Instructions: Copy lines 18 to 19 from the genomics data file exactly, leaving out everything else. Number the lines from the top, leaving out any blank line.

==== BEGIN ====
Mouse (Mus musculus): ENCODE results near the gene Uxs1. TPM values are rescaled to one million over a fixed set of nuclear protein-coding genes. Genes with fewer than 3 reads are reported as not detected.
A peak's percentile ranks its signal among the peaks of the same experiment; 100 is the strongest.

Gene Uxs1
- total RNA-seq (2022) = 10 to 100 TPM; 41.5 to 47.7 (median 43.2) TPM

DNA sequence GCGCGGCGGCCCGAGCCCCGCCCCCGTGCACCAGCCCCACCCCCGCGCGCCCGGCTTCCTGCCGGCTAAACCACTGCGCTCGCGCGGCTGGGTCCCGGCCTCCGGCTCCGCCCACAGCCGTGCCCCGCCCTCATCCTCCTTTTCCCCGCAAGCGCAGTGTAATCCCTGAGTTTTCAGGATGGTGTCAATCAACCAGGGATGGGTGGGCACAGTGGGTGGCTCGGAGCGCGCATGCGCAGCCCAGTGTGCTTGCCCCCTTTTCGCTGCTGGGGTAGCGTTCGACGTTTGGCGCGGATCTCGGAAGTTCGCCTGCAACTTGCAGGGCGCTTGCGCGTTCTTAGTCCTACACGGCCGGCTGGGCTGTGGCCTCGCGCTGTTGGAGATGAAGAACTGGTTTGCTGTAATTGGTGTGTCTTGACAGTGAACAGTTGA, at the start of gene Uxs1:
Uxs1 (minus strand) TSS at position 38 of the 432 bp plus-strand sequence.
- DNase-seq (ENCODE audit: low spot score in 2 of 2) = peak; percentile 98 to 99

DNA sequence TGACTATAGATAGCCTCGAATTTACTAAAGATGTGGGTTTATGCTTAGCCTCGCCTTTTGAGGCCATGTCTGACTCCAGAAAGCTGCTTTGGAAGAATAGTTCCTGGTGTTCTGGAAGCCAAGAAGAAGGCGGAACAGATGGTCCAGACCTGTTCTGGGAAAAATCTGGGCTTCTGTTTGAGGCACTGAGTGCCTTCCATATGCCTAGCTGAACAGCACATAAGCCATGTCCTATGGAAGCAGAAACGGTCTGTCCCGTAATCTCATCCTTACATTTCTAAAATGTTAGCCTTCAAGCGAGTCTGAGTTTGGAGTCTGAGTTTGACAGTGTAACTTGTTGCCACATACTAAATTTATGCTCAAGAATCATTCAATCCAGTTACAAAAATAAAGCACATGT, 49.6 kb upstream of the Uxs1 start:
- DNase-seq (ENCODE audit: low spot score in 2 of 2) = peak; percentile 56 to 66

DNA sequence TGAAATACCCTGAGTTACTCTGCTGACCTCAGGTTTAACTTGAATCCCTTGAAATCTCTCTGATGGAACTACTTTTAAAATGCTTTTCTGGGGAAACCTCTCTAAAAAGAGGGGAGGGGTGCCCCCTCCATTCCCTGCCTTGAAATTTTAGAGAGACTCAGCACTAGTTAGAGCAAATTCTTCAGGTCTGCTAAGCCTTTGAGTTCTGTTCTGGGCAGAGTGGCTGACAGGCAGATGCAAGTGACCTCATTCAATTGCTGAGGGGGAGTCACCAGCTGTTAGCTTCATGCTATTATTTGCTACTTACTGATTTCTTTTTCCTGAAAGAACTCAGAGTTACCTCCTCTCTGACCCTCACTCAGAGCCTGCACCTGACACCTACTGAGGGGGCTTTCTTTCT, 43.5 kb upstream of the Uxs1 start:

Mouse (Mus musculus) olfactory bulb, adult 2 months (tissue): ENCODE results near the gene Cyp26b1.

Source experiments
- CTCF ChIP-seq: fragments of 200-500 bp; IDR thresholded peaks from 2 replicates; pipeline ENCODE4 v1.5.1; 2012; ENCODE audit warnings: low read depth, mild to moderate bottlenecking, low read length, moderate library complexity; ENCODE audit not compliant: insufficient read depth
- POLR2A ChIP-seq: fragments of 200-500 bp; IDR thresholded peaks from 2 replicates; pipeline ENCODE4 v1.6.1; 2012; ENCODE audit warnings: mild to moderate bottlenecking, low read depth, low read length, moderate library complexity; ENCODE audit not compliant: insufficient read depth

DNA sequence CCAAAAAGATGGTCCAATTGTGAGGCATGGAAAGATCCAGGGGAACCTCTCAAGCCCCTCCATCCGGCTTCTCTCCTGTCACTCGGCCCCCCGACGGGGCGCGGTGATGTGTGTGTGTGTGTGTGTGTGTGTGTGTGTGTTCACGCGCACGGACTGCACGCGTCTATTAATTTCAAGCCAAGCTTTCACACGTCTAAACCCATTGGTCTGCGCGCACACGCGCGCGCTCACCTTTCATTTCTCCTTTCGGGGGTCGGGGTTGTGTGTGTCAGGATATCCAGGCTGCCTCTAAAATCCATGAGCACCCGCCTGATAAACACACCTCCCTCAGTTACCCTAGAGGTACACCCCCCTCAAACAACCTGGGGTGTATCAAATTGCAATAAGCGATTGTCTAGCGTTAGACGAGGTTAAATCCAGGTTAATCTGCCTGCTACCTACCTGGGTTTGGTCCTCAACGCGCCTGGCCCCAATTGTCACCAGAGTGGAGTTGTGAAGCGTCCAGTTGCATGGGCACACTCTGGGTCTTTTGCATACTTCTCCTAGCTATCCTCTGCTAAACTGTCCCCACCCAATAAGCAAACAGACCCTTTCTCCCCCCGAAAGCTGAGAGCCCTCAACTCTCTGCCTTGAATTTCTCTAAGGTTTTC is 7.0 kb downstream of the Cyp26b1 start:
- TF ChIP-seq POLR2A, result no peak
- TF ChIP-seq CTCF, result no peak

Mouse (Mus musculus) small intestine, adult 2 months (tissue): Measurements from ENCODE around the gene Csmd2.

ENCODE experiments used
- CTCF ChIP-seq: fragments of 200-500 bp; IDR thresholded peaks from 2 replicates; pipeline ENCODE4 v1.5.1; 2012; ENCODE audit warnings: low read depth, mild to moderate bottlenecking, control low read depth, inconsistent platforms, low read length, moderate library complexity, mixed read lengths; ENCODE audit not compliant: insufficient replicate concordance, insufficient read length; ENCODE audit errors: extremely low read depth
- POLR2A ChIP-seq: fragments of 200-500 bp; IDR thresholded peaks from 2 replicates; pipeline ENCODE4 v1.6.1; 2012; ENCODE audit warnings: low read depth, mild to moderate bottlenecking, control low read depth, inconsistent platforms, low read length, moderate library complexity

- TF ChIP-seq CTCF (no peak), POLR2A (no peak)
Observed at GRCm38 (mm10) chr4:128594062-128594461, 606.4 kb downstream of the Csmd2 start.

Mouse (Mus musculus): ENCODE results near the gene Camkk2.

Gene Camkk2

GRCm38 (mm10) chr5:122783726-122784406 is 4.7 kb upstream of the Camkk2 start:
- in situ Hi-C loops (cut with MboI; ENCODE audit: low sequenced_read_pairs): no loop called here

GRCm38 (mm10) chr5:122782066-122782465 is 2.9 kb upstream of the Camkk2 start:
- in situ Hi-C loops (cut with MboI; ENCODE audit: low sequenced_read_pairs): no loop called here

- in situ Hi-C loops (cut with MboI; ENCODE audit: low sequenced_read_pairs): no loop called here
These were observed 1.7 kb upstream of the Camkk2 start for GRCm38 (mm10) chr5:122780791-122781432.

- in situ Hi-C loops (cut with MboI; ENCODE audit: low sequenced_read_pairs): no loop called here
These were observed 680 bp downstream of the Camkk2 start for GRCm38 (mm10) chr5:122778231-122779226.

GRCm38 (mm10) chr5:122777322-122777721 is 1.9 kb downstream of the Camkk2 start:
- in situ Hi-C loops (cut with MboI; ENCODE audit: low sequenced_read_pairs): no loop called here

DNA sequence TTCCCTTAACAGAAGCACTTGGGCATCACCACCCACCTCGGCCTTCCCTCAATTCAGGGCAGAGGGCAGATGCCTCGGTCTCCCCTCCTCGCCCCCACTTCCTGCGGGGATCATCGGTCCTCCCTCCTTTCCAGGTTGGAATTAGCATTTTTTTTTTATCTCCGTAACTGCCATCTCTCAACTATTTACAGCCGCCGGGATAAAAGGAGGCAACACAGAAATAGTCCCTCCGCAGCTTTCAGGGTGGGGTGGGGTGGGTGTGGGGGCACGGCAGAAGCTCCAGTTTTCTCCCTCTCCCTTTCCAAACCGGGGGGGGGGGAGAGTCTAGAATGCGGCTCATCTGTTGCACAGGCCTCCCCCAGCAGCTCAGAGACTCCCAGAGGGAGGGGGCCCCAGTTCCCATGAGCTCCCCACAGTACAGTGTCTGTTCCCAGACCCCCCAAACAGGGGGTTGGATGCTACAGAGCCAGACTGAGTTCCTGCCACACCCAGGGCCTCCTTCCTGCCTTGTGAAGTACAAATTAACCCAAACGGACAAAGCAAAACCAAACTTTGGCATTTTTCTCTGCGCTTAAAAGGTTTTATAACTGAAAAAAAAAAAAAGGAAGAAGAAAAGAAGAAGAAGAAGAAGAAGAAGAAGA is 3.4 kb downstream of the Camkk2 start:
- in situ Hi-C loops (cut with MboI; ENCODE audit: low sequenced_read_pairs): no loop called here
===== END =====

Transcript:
Mouse (Mus musculus) small intestine, adult 2 months (tissue): Measurements from ENCODE around the gene Csmd2.

ENCODE experiments used